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WRTY645


WRTY645
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12 hours ago, KAF6045 said:

Step shouldn't really be significant -- especially for GMRS primary channels which are 20kHz bandwidth inside a 25kHz channel spacing (.550, .575, .600, etc.). The interstitials are also on 25kHz spacing but, as the name implies, they are /between/overlap/ the primary channels. 12.5kHz step would apply if one is using a VFO for tuning, to be able to move from interstitial to primary to interstitial.

As mentioned, GMRS is authorized as 20kHz bandwidth (most rigs seem to use a 16kHz deviation). The 467MHz interstitials, which used be ONLY FRS, and are still limited to 0.5W are also limited to NFM (12.5kHz bandwidth -- most rigs use an 11kHz deviation max).

In fact, running a 12.5kHz bandwidth (NFM) will sound weaker/softer on a 20kHz (or 25kHz if the radio doesn't really have 20kHz filtering), since the maximum deviation is 75% (11kHz/16kHz) or less (11/20) of that allowed for GMRS primary channels.

If the radio has a microphone gain control (I don't think I've seen such in a GMRS rig) you could try increasing the gain; otherwise, perhaps you need to hold the microphone closer to your mouth (though I recommend just to the side -- to reduce the pops caused by "plosive" syllables)

 

FFS dude, know your audience.

What KAF60Blahblah meant to say, but never actually got around to saying is, make sure your radio is set to Wideband. 

I just said in one sentence what he was not able to accomplish in 4 paragraphs.. But on the bright side, he just gave me some great material for a new video...

 

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19 minutes ago, WRTY645 said:

New to gmrs and having trouble connecting to the repeater only a few miles from me. I'm using a wouxun kg 935g if that helps. 

I'm not 100% on the names the 935 uses, but it should differentiate between the simplex channels and the repeater channels (which have the proper offset baked in). From there, it's down to proper tx tone for the repeater, and basic range.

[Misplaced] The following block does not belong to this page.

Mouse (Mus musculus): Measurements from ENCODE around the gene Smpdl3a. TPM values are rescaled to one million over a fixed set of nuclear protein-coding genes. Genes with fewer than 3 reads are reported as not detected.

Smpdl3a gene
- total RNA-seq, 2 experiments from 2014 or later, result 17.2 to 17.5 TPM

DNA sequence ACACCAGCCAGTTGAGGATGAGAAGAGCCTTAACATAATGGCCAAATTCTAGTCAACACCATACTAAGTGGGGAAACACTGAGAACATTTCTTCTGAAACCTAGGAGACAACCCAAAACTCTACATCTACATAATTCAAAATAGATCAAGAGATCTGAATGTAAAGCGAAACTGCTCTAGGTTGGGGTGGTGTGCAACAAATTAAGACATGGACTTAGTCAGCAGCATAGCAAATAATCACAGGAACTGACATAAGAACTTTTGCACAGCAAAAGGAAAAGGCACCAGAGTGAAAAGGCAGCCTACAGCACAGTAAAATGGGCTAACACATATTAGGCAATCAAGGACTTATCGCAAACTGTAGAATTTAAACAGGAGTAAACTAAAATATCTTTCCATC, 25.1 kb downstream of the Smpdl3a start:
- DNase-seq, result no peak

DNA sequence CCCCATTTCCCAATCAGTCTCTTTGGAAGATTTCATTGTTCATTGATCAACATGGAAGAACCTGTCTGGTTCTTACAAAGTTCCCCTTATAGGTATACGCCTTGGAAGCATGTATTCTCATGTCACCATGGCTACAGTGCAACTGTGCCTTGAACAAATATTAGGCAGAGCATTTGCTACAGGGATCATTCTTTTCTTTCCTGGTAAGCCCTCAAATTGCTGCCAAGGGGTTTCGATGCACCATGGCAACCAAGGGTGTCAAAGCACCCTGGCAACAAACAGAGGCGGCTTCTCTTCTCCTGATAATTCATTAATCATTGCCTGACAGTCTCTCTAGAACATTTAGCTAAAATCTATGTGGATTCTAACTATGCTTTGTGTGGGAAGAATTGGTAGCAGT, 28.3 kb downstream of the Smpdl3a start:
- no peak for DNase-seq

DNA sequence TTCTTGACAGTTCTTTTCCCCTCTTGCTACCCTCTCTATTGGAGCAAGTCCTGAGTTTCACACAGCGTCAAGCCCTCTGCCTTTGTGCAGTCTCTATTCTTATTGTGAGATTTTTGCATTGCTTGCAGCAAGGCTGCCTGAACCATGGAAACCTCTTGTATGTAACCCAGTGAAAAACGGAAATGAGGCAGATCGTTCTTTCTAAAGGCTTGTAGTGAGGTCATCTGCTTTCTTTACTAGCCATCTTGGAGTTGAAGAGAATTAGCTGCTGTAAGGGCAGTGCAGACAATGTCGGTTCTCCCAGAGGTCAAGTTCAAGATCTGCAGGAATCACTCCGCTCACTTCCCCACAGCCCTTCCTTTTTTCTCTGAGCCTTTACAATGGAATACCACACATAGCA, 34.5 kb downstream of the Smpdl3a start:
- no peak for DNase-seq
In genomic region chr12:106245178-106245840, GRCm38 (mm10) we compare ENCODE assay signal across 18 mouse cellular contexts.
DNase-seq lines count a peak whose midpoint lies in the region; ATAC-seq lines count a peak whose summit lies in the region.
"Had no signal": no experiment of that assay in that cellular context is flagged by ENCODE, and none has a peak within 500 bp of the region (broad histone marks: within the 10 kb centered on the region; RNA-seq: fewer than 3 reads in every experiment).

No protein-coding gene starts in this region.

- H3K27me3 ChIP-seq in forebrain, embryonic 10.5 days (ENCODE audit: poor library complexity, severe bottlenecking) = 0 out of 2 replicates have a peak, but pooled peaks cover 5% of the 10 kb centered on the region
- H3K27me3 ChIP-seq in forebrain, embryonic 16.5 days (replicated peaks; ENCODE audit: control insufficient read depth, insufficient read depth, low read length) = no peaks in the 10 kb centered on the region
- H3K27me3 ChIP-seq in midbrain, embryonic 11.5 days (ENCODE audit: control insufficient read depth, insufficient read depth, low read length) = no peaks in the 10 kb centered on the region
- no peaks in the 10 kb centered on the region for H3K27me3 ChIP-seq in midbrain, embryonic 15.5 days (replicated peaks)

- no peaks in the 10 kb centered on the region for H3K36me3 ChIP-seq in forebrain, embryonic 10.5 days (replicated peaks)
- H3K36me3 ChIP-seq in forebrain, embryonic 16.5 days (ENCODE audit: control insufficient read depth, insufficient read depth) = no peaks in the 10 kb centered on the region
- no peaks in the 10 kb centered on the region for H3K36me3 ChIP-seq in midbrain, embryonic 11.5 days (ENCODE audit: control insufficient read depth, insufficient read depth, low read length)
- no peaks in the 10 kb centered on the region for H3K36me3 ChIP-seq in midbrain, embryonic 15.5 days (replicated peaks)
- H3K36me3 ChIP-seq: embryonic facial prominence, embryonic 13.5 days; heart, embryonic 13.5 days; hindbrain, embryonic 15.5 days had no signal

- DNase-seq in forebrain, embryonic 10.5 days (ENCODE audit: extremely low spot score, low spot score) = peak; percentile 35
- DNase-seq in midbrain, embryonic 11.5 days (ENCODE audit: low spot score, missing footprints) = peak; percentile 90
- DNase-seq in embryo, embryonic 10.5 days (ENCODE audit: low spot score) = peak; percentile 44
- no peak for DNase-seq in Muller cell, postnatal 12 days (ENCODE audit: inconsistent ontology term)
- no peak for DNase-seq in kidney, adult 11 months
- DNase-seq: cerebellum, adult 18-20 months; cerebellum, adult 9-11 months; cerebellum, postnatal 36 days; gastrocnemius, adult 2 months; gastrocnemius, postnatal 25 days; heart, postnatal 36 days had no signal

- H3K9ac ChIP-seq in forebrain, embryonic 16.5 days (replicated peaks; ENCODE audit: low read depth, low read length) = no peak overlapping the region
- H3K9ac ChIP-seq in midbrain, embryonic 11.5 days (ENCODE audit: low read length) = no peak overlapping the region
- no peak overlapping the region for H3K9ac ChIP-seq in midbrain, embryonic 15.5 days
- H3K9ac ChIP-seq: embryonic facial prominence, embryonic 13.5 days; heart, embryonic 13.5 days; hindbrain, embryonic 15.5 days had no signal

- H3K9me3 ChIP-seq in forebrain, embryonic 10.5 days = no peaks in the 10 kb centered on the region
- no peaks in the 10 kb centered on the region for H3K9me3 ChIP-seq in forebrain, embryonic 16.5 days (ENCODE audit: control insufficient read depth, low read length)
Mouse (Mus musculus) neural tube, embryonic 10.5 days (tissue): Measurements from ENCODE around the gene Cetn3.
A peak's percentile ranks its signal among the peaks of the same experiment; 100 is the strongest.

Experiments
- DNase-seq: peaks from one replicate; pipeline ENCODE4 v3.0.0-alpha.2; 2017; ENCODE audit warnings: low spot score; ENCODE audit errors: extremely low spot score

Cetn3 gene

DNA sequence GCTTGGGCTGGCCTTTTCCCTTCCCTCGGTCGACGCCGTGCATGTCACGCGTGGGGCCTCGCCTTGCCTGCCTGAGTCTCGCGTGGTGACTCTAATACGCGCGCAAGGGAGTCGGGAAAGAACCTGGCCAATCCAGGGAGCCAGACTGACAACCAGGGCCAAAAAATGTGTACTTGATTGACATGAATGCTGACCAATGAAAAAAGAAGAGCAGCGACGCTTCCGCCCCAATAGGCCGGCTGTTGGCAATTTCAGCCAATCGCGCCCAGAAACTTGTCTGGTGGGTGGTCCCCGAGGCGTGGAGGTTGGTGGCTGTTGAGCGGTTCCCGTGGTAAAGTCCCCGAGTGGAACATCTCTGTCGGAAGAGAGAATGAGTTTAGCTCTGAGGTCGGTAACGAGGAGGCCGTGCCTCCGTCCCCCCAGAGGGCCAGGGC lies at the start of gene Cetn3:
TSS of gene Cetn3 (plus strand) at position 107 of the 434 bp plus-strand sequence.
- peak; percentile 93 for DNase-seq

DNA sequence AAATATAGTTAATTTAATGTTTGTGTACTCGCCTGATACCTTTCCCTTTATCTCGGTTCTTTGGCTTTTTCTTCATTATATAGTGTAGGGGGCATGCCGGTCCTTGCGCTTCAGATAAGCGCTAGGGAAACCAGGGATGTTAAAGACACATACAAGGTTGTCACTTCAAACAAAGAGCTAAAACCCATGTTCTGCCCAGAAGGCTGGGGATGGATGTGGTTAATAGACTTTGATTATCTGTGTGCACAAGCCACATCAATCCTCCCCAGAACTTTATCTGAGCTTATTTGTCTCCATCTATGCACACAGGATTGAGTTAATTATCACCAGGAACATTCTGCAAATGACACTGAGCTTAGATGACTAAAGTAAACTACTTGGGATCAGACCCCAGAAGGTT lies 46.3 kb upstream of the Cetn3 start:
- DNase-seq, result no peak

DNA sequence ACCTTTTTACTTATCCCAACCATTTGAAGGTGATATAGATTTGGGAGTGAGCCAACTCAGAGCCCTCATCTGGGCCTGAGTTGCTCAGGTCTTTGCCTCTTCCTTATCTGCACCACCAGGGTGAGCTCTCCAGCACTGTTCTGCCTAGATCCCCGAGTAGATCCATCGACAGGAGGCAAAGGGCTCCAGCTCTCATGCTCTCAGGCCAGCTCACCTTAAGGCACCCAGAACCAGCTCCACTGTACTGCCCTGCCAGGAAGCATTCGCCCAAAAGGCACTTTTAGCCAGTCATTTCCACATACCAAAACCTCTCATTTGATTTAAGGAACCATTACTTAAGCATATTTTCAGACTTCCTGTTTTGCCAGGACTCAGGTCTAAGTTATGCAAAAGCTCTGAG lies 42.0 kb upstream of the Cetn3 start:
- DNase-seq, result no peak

Where are you transmitting from, and what antenna are you using? If you're indoors (especially with radiant barrier insulation), or if there's significant obstructions like a big hill between you and the repeater, even a few miles could be challenging. Likewise, if the repeater is low level, maybe at rooftop height, that adds a whole lot more obstructions in a few miles.

If your settings are good (wouldn't hurt to give details, there's a number on here with the same radio), you may try from closer to the repeater's location and see if that works better.

Good luck!

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1 hour ago, KAF6045 said:

While the base list is the "30" FCC defined/consolidated channels, the 935 supports 999 "channels" in the memory. I left the core 30 alone for ad-hoc usage, and programmed all the (non-local, unfortunately) repeaters in the state into it (channels 31-42, sparse isn't it), including names for each, and 16 channels (113 - 128; chosen as some of my HTs also support up to 128 channels -- chirp finds 128 on the "60 channel" Retevis RA85) for the RT97 (each of the primaries appears twice, once with a semi-random CTCSS tone, and once with a semi-random DCS tone -- I feel that gives me field options to find a lightly used channel and some good chance that no one will accidentally match the tone in use).

My 805g has the base 30 (gmrs01-gmrs22, rept15-rept22), 4 of my local repeaters, and then another set of repeater channels for ad hoc use, plus a few local uhf things (public safety and ham stuff) for monitoring.

Where I was aiming with the channel names was making sure the offset was being used...that's where my mind goes first, offset, tones, then range.

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3 hours ago, wayoverthere said:

I'm not 100% on the names the 935 uses, but it should differentiate between the simplex channels and the repeater channels (which have the proper offset baked in). From there, it's down to proper tx tone for the repeater, and basic range.